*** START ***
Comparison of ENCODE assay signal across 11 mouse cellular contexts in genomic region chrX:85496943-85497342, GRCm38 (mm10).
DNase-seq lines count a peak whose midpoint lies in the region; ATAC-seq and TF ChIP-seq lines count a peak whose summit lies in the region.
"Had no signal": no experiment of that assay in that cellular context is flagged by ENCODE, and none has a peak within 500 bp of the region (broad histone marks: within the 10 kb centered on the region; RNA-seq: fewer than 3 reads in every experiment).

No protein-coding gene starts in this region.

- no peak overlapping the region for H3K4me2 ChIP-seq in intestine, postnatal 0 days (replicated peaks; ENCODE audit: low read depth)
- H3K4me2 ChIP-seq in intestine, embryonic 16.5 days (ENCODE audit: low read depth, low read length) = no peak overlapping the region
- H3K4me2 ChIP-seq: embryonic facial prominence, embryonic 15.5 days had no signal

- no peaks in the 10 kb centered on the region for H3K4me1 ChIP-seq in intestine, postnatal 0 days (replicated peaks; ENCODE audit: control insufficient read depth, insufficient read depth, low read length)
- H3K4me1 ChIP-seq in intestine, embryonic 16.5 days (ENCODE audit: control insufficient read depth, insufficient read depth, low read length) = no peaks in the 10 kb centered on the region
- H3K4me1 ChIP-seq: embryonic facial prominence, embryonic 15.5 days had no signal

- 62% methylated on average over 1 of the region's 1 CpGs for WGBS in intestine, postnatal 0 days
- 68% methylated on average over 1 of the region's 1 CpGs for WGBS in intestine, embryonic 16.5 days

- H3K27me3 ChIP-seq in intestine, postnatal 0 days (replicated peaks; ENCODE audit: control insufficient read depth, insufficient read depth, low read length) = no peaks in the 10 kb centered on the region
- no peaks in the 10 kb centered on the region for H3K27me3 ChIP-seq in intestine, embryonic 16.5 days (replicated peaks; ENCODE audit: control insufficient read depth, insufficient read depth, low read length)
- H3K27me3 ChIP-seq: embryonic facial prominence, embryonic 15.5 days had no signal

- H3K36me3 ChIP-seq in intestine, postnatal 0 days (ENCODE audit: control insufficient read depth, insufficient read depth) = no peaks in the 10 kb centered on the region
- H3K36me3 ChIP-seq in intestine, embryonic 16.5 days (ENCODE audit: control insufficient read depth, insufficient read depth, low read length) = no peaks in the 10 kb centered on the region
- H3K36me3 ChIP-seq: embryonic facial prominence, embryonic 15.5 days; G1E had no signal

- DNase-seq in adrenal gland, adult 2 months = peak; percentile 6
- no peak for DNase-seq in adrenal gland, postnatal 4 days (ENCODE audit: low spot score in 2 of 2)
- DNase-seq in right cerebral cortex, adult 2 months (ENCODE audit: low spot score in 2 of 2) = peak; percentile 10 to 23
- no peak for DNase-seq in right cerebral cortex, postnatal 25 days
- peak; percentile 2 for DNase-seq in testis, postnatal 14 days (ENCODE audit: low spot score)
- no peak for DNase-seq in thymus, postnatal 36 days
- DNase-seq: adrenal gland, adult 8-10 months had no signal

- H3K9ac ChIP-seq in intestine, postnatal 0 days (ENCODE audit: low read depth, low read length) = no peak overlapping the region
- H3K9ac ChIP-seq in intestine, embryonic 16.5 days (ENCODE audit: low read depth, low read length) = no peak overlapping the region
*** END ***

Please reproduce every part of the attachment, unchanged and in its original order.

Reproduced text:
Comparison of ENCODE assay signal across 11 mouse cellular contexts in genomic region chrX:85496943-85497342, GRCm38 (mm10).
DNase-seq lines count a peak whose midpoint lies in the region; ATAC-seq and TF ChIP-seq lines count a peak whose summit lies in the region.
"Had no signal": no experiment of that assay in that cellular context is flagged by ENCODE, and none has a peak within 500 bp of the region (broad histone marks: within the 10 kb centered on the region; RNA-seq: fewer than 3 reads in every experiment).

No protein-coding gene starts in this region.

- no peak overlapping the region for H3K4me2 ChIP-seq in intestine, postnatal 0 days (replicated peaks; ENCODE audit: low read depth)
- H3K4me2 ChIP-seq in intestine, embryonic 16.5 days (ENCODE audit: low read depth, low read length) = no peak overlapping the region
- H3K4me2 ChIP-seq: embryonic facial prominence, embryonic 15.5 days had no signal

- no peaks in the 10 kb centered on the region for H3K4me1 ChIP-seq in intestine, postnatal 0 days (replicated peaks; ENCODE audit: control insufficient read depth, insufficient read depth, low read length)
- H3K4me1 ChIP-seq in intestine, embryonic 16.5 days (ENCODE audit: control insufficient read depth, insufficient read depth, low read length) = no peaks in the 10 kb centered on the region
- H3K4me1 ChIP-seq: embryonic facial prominence, embryonic 15.5 days had no signal

- 62% methylated on average over 1 of the region's 1 CpGs for WGBS in intestine, postnatal 0 days
- 68% methylated on average over 1 of the region's 1 CpGs for WGBS in intestine, embryonic 16.5 days

- H3K27me3 ChIP-seq in intestine, postnatal 0 days (replicated peaks; ENCODE audit: control insufficient read depth, insufficient read depth, low read length) = no peaks in the 10 kb centered on the region
- no peaks in the 10 kb centered on the region for H3K27me3 ChIP-seq in intestine, embryonic 16.5 days (replicated peaks; ENCODE audit: control insufficient read depth, insufficient read depth, low read length)
- H3K27me3 ChIP-seq: embryonic facial prominence, embryonic 15.5 days had no signal

- H3K36me3 ChIP-seq in intestine, postnatal 0 days (ENCODE audit: control insufficient read depth, insufficient read depth) = no peaks in the 10 kb centered on the region
- H3K36me3 ChIP-seq in intestine, embryonic 16.5 days (ENCODE audit: control insufficient read depth, insufficient read depth, low read length) = no peaks in the 10 kb centered on the region
- H3K36me3 ChIP-seq: embryonic facial prominence, embryonic 15.5 days; G1E had no signal

- DNase-seq in adrenal gland, adult 2 months = peak; percentile 6
- no peak for DNase-seq in adrenal gland, postnatal 4 days (ENCODE audit: low spot score in 2 of 2)
- DNase-seq in right cerebral cortex, adult 2 months (ENCODE audit: low spot score in 2 of 2) = peak; percentile 10 to 23
- no peak for DNase-seq in right cerebral cortex, postnatal 25 days
- peak; percentile 2 for DNase-seq in testis, postnatal 14 days (ENCODE audit: low spot score)
- no peak for DNase-seq in thymus, postnatal 36 days
- DNase-seq: adrenal gland, adult 8-10 months had no signal

- H3K9ac ChIP-seq in intestine, postnatal 0 days (ENCODE audit: low read depth, low read length) = no peak overlapping the region
- H3K9ac ChIP-seq in intestine, embryonic 16.5 days (ENCODE audit: low read depth, low read length) = no peak overlapping the region